Dr. Donald W. Klopf

University of Hawaii

Dr. James C. McCroskey

Pennsylvania State University

The response of coaches and schools to the previously published information regarding salaries, work loads, and fees has been tremendous and most gratifying. On no other article have we received as many requests for additional information. It seems that NFL coaches are highly interested in that filthy lucre called money.

We shall try to answer each inquiry with the best information we have. Meanwhile, here is another fine article discussing salary and work load from a little different point of view than that previously taken. The article also covers areas of inquiry which we have not previously discussed in our publication.

Many of the coaches indicate that they are using this information as a bargaining tool with their local boards of education and administrations. We hope that they and you are successful and that this information will be helpful in indicating weaknesses in our forensics program throughout the nation.

Most National Forensic League sponsors are interested in their counterparts in other schools. They tend to be curious about things like the salary, training, and experience of their fellow sponsors. In the Spring of 1963 a survey was conducted in order to discover certain data of this type. This is a report of the information obtained by that survey.

A questionnaire which consisted of items suggested by ten debate coaches and five administrative officers was the device used to secure the data. Twenty high school and college debate coaches pre-tested the questionnaire. Several additions and changes recommended by them were incorporated into the instrument. Then, it was mailed to the sponsors of the 195 NFL chapters which Bruno Jacob, NFL Executive Secretary, indicated were the largest chapters, i.e. those with 65 or more members and degrees on record. One hundred forty-nine (76.4%) responded.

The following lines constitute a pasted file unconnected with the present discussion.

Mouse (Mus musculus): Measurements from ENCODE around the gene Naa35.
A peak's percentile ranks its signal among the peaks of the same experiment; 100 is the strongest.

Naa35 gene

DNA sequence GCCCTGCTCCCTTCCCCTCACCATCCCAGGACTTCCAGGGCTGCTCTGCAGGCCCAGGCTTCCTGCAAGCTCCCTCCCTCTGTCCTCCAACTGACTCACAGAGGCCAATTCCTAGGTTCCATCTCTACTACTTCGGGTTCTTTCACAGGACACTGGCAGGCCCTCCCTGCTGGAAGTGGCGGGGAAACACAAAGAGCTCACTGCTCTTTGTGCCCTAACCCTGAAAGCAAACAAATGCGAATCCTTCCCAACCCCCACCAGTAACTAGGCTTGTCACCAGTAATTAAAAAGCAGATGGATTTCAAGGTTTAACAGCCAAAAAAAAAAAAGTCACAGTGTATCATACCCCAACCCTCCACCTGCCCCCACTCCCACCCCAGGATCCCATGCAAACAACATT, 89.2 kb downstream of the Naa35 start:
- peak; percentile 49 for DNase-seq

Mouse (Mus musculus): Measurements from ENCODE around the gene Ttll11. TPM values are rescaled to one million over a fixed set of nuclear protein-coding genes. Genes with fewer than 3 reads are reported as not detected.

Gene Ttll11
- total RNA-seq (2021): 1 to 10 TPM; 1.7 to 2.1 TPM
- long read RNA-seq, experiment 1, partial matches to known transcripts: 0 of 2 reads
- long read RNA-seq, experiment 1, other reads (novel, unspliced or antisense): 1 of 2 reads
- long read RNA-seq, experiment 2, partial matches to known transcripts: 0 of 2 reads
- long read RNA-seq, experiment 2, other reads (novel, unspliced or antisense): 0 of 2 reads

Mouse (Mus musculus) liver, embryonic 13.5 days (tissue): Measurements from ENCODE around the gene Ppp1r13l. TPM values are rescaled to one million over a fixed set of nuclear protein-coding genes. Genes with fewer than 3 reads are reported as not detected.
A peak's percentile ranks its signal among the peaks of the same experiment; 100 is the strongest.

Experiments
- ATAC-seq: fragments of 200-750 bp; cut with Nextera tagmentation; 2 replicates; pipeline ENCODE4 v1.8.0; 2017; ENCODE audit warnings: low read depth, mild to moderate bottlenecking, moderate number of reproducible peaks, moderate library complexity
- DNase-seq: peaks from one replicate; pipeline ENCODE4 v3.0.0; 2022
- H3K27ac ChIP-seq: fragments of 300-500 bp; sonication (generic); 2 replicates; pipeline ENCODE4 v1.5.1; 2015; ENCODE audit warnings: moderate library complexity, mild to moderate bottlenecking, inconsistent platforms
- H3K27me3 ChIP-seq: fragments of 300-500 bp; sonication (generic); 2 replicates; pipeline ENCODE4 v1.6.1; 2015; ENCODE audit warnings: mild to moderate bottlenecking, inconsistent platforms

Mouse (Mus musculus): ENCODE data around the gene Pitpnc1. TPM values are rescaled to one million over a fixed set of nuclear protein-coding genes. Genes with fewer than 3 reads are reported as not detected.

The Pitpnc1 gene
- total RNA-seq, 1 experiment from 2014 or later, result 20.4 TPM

The replies were classified according to four geographical regions--East, South, Midwest, and Farwest. Seventeen percent of the replies came from the East, 13% from the South, 43% from the Midwest, and 27% from the Farwest. This percentage distribution of replies closely approximates the geographical distribution of the original mailing.

The results of the survey are contained in the tables below. They are reported by regions in percentages rounded to the nearest percent.

Table 1 reports the distribution of respondents by approximate enrollment in their schools. Sixty-five percent of the respondents represent schools with enrollments of over 1000 students. The Farwest was the largest percent, 75% in this category; the East has the smallest, 50%.

Table 2 indicates the respondents' coaching positions. Fifty-two percent are the "head coach," 43% the "only coach," and 4% are "one of several coaches." Consequently, 56% (the 52% who are "head coach" and 4% "one of several coaches") of the sponsors have some assistance with their coaching chores, an encouraging sign to those concerned with the additional teaching load extra-curricular activities entail. Noteworthy, also, is the 1% of the respondents who do not coach but nevertheless sponsor NFL chapters.


Appropriate Enrollment of Respondents' Schools

Area 1-500% 500-1000% Over 1000%
East 19 31 50
South 15 25 60
Midwest 13 22 65